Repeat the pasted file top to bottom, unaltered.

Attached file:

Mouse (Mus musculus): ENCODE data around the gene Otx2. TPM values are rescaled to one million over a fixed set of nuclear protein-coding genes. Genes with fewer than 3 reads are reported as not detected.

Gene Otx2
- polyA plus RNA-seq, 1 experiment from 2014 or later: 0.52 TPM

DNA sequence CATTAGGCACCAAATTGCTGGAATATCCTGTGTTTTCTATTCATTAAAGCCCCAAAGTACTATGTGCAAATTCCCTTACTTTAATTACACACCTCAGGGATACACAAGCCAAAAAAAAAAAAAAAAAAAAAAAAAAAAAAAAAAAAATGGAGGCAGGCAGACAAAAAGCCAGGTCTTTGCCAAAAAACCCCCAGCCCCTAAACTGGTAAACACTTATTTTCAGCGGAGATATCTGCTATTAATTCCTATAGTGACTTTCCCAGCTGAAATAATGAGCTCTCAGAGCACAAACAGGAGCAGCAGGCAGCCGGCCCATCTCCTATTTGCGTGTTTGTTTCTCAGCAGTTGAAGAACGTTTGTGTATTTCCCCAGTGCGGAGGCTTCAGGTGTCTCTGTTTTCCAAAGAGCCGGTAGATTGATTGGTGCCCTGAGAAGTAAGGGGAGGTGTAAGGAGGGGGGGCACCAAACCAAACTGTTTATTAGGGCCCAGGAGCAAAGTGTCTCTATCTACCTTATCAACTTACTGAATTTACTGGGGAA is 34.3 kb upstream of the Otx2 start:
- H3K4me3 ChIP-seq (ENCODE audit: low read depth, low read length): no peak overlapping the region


Mouse (Mus musculus): ENCODE data around the gene Otx2. TPM values are rescaled to one million over a fixed set of nuclear protein-coding genes. Genes with fewer than 3 reads are reported as not detected.

Gene Otx2
- polyA plus RNA-seq, 1 experiment from 2014 or later: 0.52 TPM

DNA sequence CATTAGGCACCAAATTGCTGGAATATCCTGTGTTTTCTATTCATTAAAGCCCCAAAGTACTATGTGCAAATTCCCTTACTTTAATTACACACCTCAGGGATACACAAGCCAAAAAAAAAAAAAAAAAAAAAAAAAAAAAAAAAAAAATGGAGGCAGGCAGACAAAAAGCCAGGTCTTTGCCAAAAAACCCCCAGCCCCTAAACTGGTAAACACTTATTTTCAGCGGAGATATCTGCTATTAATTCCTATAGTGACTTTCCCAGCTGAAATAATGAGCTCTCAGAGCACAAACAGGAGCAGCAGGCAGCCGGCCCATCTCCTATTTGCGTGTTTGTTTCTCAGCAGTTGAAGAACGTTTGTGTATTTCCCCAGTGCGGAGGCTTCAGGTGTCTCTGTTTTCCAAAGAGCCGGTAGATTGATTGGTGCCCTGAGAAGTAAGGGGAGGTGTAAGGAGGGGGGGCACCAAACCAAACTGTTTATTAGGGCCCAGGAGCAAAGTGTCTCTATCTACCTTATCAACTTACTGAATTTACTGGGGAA is 34.3 kb upstream of the Otx2 start:
- H3K4me3 ChIP-seq (ENCODE audit: low read depth, low read length): no peak overlapping the region